Australia's highest court dealt a major blow to big tobacco Wednesday by upholding the country's new plain packaging laws for tobacco products.
The High Court of Australia dismissed claims by four major tobacco companies that the government illegally seized their intellectual property by prohibiting the display of trademarks on their products, The Wall Street Journal reported.
Australia will now become the first country to ban logos, branding, colors and promotional text on tobacco packages.,
Under the new rules, brand names will appear in a standardized type on olive-brown colored packets. Most of the front and back of the packages will contain health warnings and graphic images of the harmful effects of smoking.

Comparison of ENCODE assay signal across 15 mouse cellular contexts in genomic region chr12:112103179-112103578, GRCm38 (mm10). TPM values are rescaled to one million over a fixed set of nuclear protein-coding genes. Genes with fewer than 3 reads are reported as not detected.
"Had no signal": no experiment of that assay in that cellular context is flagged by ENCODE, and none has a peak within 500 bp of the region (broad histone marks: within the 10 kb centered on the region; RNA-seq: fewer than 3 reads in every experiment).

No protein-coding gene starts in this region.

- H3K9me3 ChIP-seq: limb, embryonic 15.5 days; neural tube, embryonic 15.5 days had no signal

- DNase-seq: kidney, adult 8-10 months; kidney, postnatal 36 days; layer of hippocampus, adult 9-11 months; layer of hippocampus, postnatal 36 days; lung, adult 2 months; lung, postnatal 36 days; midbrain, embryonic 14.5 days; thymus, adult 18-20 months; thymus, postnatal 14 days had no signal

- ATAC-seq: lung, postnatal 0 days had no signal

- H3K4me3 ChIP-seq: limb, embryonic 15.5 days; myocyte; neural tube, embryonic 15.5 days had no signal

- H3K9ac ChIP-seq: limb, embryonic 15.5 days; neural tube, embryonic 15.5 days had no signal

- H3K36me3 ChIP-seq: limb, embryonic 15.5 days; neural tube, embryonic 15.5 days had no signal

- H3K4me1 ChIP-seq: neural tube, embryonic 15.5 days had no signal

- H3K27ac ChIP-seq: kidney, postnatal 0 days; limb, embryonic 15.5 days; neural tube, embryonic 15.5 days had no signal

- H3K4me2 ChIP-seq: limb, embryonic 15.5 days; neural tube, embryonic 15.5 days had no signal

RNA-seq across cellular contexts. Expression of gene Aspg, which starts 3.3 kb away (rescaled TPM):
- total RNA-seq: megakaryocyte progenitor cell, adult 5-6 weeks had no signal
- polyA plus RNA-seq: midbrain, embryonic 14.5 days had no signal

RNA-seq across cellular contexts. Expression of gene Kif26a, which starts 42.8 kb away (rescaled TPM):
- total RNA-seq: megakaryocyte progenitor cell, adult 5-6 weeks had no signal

Challenges to the new packaging requirements were brought by Japan Tobacco Inc., British American Tobacco, Philip Morris International Inc. and Imperial Tobacco Group.
Those four companies combined account for approximately 45 percent of the global market, equivalent to some 5.5 trillion cigarettes a year.
The Australian law, set to take effect Dec. 1, still faces challenges.
Ukraine, Honduras and the Dominican Republic are trying to challenge it through the World Trade Organization while Philip Morris is seeking arbitration from a United Nations tribunal.